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Cite This Article as: Teachers College Record Volume 122 Number 1, 2020, p. 1-36
https://www.tcrecord.org ID Number: 23182, Date Accessed: 10/22/2021 10:20:41 PM

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About the Author
  • Hongwei Yu
    Texas State University
    E-mail Author
    HONGWEI YU serves as a graduate faculty member at Texas State University. His research interests include student persistence and academic achievement, academic misconduct, and organizational leadership. His research appears in peer-reviewed journals such as Ethics and Behavior and Review of Higher Education.
  • Lyle McKinney
    University of Houston
    E-mail Author
    LYLE MCKINNEY is an associate professor in the Higher Education Leadership & Policy Studies program at the University of Houston. His research focuses on improving degree completion rates among community college students. His recent publications include “Giving Up on a Course: An Analysis of Course Dropping Behaviors Among Community College Students,” published in Research in Higher Education, and “Performance-Based Funding for Community Colleges: Are Colleges Disadvantaged by Serving the Most Disadvantaged Students?,” published in The Journal of Higher Education.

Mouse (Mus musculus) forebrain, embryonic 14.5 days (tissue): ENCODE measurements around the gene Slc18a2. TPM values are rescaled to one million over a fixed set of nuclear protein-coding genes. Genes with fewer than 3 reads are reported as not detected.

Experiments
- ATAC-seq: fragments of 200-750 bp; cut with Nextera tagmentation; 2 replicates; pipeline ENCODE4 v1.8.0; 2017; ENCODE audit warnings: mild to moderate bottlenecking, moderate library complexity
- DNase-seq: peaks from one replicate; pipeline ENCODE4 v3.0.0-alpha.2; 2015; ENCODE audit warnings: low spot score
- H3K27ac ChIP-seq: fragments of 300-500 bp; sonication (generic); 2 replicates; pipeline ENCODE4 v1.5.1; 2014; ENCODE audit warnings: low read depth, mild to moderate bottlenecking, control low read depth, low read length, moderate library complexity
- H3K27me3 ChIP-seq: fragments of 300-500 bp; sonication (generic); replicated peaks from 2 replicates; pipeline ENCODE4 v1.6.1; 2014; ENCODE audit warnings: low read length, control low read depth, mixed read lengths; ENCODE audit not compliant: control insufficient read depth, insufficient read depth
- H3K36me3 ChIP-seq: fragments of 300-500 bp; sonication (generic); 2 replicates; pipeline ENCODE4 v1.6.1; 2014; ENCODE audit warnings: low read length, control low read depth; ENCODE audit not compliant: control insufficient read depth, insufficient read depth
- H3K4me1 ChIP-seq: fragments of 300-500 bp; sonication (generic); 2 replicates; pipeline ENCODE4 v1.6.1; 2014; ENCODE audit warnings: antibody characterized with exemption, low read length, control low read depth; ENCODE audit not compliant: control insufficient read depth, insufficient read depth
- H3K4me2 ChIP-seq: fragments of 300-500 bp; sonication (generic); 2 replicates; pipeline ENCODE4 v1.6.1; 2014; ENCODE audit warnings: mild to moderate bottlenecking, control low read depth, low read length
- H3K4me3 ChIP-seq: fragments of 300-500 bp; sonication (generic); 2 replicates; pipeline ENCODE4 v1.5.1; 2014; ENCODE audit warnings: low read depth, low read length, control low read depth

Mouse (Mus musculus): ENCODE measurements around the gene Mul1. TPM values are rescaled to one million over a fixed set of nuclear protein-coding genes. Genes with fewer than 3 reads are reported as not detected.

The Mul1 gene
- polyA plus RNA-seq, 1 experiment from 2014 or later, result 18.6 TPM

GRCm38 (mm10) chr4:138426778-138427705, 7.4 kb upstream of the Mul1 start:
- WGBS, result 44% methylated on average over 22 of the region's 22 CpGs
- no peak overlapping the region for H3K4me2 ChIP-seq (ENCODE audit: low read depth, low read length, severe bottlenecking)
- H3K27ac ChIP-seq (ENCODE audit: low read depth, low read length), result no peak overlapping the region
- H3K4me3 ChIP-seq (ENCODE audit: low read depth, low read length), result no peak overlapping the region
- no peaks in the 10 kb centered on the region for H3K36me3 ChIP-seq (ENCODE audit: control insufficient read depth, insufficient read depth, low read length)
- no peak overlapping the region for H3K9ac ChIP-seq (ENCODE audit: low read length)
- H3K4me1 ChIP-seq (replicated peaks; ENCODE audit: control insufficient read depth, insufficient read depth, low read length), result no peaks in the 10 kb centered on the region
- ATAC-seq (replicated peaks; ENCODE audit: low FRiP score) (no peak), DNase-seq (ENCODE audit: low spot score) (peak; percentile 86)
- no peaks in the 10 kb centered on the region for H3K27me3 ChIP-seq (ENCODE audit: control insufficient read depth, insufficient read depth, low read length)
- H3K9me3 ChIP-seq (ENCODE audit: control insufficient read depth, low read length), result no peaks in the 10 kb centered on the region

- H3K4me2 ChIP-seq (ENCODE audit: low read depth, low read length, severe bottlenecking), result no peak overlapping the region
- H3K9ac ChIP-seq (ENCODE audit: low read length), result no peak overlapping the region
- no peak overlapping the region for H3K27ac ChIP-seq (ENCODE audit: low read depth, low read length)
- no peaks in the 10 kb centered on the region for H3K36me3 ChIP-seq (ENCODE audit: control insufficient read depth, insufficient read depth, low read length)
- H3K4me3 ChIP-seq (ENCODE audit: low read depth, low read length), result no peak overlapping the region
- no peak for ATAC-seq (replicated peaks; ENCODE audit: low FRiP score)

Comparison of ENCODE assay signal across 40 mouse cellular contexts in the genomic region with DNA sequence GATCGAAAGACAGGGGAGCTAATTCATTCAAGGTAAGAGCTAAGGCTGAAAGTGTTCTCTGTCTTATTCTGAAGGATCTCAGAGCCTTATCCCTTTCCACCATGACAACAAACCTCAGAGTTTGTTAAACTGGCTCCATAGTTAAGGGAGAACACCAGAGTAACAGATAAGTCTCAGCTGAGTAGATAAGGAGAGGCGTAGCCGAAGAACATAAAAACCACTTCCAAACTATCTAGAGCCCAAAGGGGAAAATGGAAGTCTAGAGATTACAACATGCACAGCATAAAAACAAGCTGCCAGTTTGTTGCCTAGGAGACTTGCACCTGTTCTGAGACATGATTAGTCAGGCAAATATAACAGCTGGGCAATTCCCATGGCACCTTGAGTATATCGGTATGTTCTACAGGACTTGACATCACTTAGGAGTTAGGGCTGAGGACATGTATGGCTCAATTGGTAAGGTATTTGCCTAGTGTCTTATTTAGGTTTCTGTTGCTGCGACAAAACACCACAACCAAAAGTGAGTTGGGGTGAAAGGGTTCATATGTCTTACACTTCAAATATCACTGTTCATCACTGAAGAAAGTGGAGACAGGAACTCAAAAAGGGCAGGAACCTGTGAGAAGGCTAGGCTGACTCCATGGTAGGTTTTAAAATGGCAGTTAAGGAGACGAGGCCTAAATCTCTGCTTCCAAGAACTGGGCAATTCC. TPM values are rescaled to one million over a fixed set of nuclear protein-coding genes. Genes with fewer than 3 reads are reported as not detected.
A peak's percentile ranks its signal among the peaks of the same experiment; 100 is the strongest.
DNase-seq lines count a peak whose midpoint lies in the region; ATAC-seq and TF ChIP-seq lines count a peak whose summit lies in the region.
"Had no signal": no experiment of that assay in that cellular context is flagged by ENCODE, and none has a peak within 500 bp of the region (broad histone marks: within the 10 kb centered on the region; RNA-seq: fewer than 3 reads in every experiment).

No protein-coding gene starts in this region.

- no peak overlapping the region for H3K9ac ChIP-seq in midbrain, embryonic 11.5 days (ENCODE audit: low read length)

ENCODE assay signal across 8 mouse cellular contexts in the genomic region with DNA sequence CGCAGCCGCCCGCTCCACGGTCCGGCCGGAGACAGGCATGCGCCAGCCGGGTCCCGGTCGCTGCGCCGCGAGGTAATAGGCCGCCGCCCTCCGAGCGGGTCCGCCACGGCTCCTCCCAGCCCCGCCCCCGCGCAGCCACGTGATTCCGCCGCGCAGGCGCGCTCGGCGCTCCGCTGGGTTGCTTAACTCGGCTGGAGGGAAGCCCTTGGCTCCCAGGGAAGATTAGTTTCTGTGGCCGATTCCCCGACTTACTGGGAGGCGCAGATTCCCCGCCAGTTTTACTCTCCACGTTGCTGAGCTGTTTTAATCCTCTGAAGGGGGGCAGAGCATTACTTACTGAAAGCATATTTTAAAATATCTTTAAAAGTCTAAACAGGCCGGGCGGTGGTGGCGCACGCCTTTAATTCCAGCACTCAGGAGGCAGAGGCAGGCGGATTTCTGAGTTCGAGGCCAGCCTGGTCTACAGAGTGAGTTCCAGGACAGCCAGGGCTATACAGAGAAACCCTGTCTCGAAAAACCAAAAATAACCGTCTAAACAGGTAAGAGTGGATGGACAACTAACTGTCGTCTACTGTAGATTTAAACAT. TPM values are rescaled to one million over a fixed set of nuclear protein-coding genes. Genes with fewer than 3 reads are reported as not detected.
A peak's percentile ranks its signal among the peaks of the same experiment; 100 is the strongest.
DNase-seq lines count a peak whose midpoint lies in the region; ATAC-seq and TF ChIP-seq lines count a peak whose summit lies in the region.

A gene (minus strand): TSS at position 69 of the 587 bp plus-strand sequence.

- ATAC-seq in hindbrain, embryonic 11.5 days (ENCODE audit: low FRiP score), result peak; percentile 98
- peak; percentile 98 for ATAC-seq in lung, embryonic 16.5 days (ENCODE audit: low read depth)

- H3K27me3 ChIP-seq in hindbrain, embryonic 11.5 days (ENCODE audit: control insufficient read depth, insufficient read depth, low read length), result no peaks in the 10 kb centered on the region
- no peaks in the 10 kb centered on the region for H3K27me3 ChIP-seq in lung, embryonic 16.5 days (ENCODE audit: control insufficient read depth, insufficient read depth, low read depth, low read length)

• Vincent Carales
    University of Houston
    E-mail Author
    VINCENT D. CARALES is an assistant professor in Higher Education Leadership & Policy Studies at the University of Houston. His research interests center on understanding the experiences and educational outcomes of first-generation, Latino, low-income, and community college students. He is also interested in examining federal, state, and institutional policies related to diversity, equity, and college affordability. His research appears in peer-reviewed journals such as Mentoring & Tutoring, Community College Journal of Research and Practice, and Community College Review.